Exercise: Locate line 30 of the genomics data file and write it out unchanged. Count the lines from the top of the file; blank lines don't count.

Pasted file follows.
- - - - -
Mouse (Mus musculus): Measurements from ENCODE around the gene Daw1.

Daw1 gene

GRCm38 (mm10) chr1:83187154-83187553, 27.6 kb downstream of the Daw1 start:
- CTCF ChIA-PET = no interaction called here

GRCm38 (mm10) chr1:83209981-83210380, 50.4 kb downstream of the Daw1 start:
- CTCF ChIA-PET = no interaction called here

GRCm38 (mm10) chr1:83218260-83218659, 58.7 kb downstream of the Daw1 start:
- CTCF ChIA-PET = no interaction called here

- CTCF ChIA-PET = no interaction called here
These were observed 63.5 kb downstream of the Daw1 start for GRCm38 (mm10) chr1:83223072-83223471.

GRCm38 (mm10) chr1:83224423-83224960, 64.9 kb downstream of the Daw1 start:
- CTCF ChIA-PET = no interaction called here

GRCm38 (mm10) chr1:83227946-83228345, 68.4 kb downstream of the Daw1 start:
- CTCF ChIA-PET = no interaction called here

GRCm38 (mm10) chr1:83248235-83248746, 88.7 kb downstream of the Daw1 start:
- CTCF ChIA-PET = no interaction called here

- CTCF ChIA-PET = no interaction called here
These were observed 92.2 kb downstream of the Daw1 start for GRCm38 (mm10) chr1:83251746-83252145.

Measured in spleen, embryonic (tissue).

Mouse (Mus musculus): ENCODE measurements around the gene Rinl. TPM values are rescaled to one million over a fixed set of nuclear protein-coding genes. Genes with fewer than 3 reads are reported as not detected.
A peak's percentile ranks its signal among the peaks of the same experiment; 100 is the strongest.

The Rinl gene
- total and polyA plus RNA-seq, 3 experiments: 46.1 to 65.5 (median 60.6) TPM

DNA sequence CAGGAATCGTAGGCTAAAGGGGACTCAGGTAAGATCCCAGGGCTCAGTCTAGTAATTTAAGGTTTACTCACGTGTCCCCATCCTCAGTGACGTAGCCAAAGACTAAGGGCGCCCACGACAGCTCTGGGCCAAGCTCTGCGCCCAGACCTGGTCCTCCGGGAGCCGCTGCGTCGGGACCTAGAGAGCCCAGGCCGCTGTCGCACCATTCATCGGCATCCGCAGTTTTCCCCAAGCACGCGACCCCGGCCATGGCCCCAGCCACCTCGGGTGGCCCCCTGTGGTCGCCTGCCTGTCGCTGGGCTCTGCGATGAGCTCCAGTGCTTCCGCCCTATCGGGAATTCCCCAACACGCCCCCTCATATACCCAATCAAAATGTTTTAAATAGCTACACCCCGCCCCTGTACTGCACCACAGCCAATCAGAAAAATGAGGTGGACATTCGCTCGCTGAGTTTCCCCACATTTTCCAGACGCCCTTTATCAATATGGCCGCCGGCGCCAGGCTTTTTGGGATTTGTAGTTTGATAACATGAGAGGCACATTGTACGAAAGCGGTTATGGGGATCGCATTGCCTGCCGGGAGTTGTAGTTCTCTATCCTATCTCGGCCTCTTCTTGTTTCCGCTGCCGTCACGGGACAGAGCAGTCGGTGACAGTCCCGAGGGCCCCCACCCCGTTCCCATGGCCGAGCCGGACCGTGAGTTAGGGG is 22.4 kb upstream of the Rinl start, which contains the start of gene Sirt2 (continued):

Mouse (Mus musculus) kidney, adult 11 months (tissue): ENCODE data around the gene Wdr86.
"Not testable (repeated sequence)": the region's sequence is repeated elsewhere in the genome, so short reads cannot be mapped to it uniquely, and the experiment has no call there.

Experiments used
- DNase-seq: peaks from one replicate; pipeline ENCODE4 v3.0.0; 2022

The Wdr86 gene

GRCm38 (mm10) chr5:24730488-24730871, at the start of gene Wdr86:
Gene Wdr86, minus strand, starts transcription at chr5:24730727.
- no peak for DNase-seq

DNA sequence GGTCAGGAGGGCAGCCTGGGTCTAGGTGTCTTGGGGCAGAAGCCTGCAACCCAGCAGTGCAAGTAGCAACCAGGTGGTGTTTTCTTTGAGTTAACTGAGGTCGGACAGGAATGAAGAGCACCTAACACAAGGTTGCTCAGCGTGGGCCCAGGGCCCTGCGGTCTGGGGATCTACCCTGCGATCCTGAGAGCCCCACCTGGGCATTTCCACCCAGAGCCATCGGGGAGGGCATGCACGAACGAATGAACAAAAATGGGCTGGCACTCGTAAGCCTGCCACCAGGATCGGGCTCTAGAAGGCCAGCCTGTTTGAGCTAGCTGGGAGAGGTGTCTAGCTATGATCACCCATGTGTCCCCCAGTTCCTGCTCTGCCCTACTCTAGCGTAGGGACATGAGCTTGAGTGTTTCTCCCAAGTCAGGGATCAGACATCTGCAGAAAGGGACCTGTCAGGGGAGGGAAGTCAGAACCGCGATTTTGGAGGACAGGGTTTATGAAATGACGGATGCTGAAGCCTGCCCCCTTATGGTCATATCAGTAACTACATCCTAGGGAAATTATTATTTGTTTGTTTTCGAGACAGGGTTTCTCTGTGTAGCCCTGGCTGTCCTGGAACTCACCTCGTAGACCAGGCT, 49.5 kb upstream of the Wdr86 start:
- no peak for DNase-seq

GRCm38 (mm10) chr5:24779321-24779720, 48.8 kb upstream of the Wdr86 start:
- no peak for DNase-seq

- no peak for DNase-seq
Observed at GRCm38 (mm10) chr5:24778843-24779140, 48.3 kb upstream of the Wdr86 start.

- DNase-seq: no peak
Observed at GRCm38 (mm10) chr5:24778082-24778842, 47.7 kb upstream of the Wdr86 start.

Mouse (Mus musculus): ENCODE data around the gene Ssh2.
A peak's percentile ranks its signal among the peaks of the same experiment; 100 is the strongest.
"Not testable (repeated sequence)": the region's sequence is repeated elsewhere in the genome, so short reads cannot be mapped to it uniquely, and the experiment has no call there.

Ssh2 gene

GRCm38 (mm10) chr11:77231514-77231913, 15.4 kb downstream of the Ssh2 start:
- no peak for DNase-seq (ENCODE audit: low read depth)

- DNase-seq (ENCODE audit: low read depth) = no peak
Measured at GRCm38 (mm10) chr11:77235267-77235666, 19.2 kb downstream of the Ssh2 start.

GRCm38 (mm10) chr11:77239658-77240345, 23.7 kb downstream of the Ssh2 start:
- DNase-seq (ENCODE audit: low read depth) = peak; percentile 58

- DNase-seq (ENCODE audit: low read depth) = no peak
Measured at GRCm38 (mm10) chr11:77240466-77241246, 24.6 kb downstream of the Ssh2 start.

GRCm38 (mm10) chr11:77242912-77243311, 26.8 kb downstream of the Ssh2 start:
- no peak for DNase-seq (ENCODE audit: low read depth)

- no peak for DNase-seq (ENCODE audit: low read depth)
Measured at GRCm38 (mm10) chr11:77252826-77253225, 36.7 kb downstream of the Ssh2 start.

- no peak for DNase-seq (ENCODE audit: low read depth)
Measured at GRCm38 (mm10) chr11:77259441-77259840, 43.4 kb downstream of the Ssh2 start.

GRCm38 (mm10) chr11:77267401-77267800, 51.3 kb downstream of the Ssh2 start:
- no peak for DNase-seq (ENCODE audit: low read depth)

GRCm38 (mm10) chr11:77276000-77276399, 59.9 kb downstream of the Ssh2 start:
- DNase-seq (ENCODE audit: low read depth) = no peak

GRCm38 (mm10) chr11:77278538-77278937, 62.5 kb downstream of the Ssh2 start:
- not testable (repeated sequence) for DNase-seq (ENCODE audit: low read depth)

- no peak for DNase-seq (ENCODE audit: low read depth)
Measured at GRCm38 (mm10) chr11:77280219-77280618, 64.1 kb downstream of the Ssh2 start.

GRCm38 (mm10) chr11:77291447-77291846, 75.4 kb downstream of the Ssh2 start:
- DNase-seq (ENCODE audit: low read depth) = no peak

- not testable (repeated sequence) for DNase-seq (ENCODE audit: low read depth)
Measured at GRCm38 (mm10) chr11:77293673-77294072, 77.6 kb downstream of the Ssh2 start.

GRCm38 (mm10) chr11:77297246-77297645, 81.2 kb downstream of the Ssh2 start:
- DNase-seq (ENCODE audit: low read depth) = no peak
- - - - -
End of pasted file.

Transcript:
GRCm38 (mm10) chr5:24730488-24730871, at the start of gene Wdr86: